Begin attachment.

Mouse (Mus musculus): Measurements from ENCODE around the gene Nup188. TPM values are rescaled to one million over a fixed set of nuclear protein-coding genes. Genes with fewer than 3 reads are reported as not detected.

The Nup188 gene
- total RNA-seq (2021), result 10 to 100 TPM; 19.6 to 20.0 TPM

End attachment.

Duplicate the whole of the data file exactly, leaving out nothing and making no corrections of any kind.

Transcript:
Mouse (Mus musculus): Measurements from ENCODE around the gene Nup188. TPM values are rescaled to one million over a fixed set of nuclear protein-coding genes. Genes with fewer than 3 reads are reported as not detected.

The Nup188 gene
- total RNA-seq (2021), result 10 to 100 TPM; 19.6 to 20.0 TPM